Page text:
It is probably too late for most of you to change your Thanksgiving dinner plans this year, but you could certainly change your Christmas dinner plans. You could make up your mind to celebrate Christ’s birth in a humane way. What would Jesus do (or think)? Would Jesus be happy that you are celebrating his birth by supporting cruelty? I suspect not. I suspect that Jesus, being compassionate and empathetic, would strongly disapprove of factory farms and the needless, profit-driven tortures they impose on innocent farm animals. If you’ve always eaten turkey, pork or goose for Christmas in the past, try an experiment. Experiment with a cruelty-free vegetarian Christmas dinner. See how it makes you feel to put compassion and respect before cruelty and insensitivity. Surely, that is what the Christmas spirit is all about.
I have been suggesting that people morally ought to refrain from eating turkey on Thanksgiving and Christmas out of respect for these intelligent sensitive creatures who have done nothing to deserve such inhumane treatment. Why? Because an unbiased application of the widely accepted moral principle that it is wrong to contribute to unnecessary suffering entails that it is wrong to contribute to turkey suffering when there are equally nutritious plant-based foods available.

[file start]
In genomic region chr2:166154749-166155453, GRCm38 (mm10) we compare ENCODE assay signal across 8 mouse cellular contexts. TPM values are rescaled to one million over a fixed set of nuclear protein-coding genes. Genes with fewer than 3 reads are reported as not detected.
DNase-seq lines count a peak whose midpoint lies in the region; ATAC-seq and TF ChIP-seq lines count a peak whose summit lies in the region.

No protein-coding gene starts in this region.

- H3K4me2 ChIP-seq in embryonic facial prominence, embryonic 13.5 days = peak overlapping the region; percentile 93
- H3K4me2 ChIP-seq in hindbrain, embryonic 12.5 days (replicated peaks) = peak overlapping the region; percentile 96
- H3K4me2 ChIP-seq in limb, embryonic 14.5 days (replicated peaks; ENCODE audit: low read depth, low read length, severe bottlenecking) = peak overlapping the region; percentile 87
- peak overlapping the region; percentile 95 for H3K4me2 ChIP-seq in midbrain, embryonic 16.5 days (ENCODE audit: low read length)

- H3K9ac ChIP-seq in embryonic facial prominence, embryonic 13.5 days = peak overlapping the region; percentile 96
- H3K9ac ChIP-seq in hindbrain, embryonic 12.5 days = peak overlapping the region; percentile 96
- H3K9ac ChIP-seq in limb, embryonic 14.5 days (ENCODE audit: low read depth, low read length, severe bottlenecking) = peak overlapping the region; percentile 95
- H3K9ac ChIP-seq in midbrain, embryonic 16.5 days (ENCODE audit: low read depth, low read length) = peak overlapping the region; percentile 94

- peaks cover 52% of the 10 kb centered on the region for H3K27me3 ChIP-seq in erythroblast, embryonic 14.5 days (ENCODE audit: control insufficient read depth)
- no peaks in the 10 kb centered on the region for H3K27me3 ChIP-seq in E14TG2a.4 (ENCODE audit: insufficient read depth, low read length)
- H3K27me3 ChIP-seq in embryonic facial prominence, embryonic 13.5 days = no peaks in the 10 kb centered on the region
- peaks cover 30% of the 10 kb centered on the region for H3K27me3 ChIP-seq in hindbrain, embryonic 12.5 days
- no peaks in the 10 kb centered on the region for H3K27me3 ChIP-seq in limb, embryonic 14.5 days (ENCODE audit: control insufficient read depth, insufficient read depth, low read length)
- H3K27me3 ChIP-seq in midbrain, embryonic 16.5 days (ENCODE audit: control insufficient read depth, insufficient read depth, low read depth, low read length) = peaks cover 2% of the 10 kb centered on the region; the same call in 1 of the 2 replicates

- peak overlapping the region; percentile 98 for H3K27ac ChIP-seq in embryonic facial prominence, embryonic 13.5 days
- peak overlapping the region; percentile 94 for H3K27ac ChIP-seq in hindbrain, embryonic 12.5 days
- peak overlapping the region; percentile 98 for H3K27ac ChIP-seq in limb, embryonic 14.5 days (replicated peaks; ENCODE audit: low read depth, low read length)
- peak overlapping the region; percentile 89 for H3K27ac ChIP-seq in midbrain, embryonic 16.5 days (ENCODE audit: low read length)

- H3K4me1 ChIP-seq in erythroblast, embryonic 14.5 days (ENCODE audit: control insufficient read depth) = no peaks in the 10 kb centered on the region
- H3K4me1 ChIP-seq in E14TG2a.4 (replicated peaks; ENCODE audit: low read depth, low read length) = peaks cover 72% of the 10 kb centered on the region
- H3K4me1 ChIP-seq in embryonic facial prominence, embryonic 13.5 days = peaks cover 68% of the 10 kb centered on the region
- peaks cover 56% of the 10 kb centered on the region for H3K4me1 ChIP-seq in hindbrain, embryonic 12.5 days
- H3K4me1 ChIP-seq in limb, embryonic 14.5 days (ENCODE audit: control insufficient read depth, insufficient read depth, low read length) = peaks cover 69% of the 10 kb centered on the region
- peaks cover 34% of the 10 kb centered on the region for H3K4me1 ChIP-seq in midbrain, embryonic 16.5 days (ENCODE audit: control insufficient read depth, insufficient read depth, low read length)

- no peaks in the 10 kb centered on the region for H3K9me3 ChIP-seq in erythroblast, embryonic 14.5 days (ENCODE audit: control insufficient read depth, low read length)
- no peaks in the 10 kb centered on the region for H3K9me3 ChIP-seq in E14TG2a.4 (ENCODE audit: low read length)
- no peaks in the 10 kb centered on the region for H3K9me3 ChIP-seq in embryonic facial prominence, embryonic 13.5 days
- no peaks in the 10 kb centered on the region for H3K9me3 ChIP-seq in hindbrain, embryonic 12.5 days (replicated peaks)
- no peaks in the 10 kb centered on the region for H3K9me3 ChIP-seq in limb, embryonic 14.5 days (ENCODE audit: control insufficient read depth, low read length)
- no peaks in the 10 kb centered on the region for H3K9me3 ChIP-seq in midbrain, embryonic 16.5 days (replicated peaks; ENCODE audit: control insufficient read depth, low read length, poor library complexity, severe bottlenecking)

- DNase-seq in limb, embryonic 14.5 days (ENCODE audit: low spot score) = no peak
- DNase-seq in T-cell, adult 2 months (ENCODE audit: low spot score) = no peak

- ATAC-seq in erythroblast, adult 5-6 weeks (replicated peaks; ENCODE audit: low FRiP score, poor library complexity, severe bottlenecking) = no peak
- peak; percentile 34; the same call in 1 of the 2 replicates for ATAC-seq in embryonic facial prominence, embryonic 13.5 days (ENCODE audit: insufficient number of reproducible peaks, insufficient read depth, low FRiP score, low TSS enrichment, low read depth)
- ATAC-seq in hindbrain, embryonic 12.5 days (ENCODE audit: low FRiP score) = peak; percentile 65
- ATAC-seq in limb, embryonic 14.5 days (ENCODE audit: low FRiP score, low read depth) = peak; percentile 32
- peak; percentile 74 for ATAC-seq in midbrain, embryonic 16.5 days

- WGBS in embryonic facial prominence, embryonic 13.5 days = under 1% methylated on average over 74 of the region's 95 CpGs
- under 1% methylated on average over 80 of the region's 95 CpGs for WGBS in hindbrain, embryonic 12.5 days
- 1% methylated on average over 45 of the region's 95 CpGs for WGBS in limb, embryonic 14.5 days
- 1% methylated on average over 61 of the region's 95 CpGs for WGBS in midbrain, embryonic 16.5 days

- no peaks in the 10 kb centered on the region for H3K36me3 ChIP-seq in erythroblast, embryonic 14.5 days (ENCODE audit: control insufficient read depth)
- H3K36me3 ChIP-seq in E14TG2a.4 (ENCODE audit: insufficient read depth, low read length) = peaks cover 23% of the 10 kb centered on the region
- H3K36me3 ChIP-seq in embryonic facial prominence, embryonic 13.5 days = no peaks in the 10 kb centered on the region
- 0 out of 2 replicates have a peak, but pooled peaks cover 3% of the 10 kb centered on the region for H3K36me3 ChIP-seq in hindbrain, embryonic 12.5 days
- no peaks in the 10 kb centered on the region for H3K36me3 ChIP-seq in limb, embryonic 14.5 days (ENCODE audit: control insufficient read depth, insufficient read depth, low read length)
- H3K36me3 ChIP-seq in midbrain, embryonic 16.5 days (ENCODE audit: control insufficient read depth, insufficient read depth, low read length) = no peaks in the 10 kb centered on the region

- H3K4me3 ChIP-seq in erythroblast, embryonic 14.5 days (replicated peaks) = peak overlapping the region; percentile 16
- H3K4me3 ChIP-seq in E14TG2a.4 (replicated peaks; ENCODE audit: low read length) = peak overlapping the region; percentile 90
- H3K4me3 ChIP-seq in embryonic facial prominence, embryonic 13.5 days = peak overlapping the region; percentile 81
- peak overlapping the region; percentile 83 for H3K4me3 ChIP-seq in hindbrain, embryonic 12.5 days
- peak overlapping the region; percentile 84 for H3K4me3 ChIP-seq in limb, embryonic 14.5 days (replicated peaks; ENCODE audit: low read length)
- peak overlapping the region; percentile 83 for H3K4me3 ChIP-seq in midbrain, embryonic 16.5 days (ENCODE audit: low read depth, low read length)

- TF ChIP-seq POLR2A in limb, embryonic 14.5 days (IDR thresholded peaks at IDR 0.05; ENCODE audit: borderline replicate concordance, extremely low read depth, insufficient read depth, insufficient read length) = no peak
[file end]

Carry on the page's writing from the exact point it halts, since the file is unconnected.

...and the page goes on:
There is, however, another reason to refrain from eating turkey on Thanksgiving and Christmas. According to the Iowa Department of Public Health, an estimated 800,000 people will become ill with a food-borne illness this Thanksgiving. That’s hardly surprising since the Center for Science in the Public Interest found that 28% of fresh turkeys and 4% of frozen turkeys available for purchase in supermarkets were contaminated with Campylobacter. [Over 70% of turkeys arrive at the slaughterhouse with Campylobacter. Irradiating these turkeys post-slaughter reduces the number of contaminated birds that reach the supermarket, but 28% of 46 million is still a sizeable number, namely, 12.88 million of the fresh turkeys purchased in the U.S. supermarkets this Thanksgiving were contaminated with Campylobacter.] It is estimated that Campylobacter causes 47% of all food poisonings in the U.S. each year. However, currently, the USDA is required only to test turkeys for Salmonella, another harmful bacteria. What is the easiest way to avoid being one of the 800,000 Americans who will get a food-borne illness today? Don’t eat turkey and don’t bring a raw turkey into your home. Bringing a raw turkey into your house increases your risk of cross contamination, even if you cook the turkey to the full 180º recommended by the USDA. Each year 75 million Americans fall prey to a food-borne illness. Of these, over 300,000 require hospitalization, and 5,000 die. Imagine how devastated you would feel if your child or your parent died of food poisoning because of a meal you served. [If you can't imagine it, just read Chapter 4, "Mommy, Am I Going to Die?" of Gail Eisnitz's eye-opened expose Slaughterhouse.] Almost all of these cases of food poisoning result from improperly handled contaminated animal-based foods. Why take such a risk? By ridding your house of animal-based foods, you greatly reduce the risk of you or your loved ones contracting a food-borne illness.
The bottom line: Doing right by turkeys and refusing to purchase, eat or serve them to others reduces the risk of you or one of your family members contracting a possibly fatal food-borne illness. Once again, what is good for the animals is good for us. Yet another instance of ethical synergy.
Wishing you a Happy Healthy Humane Thanksgiving!